King [representing Murray Watt]

As the shadow minister knows, in order to deliver the vaccine, you actually have to make sure that you got the right virus in the first place and they take a while to manufacture for a start, and they will be delivered as we promised.

But if you want to talk about delays, if you want to talk about delays, when did we hear about a foot and mouth outbreak in Australia? When did we hear about it? We heard about it on Twitter from the then minister of agriculture on the 9 May.

Littleproud has a point of order.

Milton Dick:

The minister will resume her seat. She’s only been going 30 seconds. Order. The leader of the National party rising on a point of order. I’ve given you the call.

Littleproud:

Mr Speaker, understanding order 68, on Thursday after Question Time, I gave a personal explanation about the [point the] prime minister gave that quoted the tweet which the minister has just raised.

Milton Dick:

There’s no point of order, that is a separate matter. This is not the time to do it. It’s not during Question Time and I give the call to the question – I give the call to the minister and ask for it to be relevant to the question of delay in vaccine rollout in [the] four weeks after the foot and mouth outbreak has occurred. I call the minister.

King:

When do we hear about this outbreak? On Twitter, when the then minister for agriculture decided to announce it to the Australian public via tweet on 9 May and what did he do? He offered a briefing to the opposition … as per our caretaker arrangements, but then what did you do? Absolutely nothing. Nothing! You did nothing.

Updated at 00.48 EDT

For those asking, Mike Bowers has found Scott Morrison’s new spot in the house:

Scott Morrison on the backbench
Former prime minister Scott Morrison takes his seat on the backbench. Photograph: Mike Bowers/The Guardian
Scott Morrison
So much listening. Photograph: Mike Bowers/The Guardian
Bill Shorten greets Scott Morrison
Labor’s Bill Shorten greets the former prime minister, Scott Morrison. Photograph: Mike Bowers/The Guardian

Updated at 00.45 EDT

Albanese: interest rates were forecast to rise no matter who was in government

Angus Taylor to Anthony Albanese:

How much higher is the cash rate today compared to when you came into government? How much more are Australians paying on a typical mortgage as a result?

Albanese:

The cash rate today is 1.35 (there are cheers).

And what we know is that … the Reserve Bank said that … I want to get this quote, I want to get this right, because the Reserve Bank said … prior to the election, they foreshadowed interest rate increases.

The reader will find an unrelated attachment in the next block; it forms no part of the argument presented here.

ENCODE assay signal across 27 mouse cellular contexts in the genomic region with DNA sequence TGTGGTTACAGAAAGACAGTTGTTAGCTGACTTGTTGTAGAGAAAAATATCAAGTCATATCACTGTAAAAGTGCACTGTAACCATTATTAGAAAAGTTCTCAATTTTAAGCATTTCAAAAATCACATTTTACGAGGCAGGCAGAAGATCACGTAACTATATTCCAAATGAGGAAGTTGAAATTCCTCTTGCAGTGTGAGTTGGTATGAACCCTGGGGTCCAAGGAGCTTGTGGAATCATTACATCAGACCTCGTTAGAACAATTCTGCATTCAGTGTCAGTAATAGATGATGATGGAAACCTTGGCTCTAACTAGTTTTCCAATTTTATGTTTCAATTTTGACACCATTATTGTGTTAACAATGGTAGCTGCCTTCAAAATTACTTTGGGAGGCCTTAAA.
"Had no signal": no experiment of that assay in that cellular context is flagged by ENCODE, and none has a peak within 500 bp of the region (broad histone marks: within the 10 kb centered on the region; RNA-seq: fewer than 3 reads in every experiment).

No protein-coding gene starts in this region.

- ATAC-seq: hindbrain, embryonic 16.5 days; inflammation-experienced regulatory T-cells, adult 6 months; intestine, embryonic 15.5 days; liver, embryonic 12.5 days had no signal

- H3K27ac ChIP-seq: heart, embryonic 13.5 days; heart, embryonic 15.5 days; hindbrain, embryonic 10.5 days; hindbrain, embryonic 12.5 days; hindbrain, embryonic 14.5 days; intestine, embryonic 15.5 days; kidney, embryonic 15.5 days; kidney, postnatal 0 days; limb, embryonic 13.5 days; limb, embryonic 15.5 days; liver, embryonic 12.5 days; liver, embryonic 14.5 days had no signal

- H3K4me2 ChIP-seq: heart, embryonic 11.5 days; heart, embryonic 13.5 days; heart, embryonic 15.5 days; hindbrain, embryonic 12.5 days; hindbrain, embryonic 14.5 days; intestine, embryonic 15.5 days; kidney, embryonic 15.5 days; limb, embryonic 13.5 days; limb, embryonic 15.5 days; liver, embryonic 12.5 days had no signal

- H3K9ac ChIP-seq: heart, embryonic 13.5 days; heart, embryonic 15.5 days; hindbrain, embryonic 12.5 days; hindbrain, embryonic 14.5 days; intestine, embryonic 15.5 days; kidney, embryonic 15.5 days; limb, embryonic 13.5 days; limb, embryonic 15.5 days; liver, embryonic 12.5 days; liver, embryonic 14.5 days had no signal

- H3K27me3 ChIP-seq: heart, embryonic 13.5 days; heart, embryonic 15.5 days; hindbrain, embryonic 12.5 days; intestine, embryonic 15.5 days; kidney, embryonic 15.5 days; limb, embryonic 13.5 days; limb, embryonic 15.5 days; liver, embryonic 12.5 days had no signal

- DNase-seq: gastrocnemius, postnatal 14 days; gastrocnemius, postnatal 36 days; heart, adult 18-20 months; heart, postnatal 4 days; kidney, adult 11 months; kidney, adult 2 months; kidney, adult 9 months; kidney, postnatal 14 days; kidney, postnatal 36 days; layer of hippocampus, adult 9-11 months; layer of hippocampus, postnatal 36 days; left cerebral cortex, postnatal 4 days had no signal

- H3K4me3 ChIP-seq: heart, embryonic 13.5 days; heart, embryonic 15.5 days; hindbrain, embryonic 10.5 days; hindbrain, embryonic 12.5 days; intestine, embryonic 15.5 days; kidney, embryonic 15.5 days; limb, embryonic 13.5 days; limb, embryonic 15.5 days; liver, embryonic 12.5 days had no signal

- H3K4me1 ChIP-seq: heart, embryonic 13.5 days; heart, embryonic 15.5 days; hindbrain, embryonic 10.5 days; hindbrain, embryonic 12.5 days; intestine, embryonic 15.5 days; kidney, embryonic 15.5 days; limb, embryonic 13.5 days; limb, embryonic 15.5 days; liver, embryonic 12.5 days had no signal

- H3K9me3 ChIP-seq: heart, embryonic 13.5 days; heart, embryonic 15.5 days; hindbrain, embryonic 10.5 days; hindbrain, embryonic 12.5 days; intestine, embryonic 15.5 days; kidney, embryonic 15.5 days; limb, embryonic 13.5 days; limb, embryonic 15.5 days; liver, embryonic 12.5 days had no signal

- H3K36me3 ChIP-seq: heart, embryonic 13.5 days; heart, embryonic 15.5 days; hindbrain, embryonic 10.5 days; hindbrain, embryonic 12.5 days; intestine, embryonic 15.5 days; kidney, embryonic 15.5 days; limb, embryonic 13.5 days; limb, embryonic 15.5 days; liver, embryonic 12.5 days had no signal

If those opposite want to argue … that if the government had not changed, if the Australian people had not voted for change on the 21 May, [then] interest rates would be the same, then they are just kidding themselves. They are just kidding themselves.

We know that tomorrow the Reserve Bank will meet and is likely to make another decision.

We will wait and see what that independent decision is but I do note, I do note that less than one month into the election and this perhaps summarises the attitude of those opposite and where these questions derive from.

They said, quite frankly, the Labor government has had nine years in opposition to prepare for the date [they] would be in government, so there’s no excuse.

They spent nine years in office, [Peter Dutton’s face here is art] nine years in office, they will not take responsibility [for] anything that they left, the trillion dollars of debt or any of the other chaos they left in the economy, the failure on social policy, the failure on energy policy, the failure on environmental policy, they will not take responsibility for their failure on transparency, where we’ve seen they hid the energy prices…

Paul Fletcher gets up with a point of order, but Albanese decides he has concluded his answer.

Updated at 00.50 EDT

Albanese: Coalition was a ‘light-on government that did nothing to keep the lights on’

Ted O’Brien is getting more face time in opposition than he ever had when his party was in government. He has a question for Anthony Albanese:

My question goes to the prime minister and I refer to the fact that the official Labor party website continues to promote the promise of a $275 cut in people’s household bills … it [is] still there today. (INTERJECTIONS)

Will the prime minister please tell us why he is giving false hope to Australians who are already struggling with cost of living that they are going to get a cut in their power bills?

Albanese: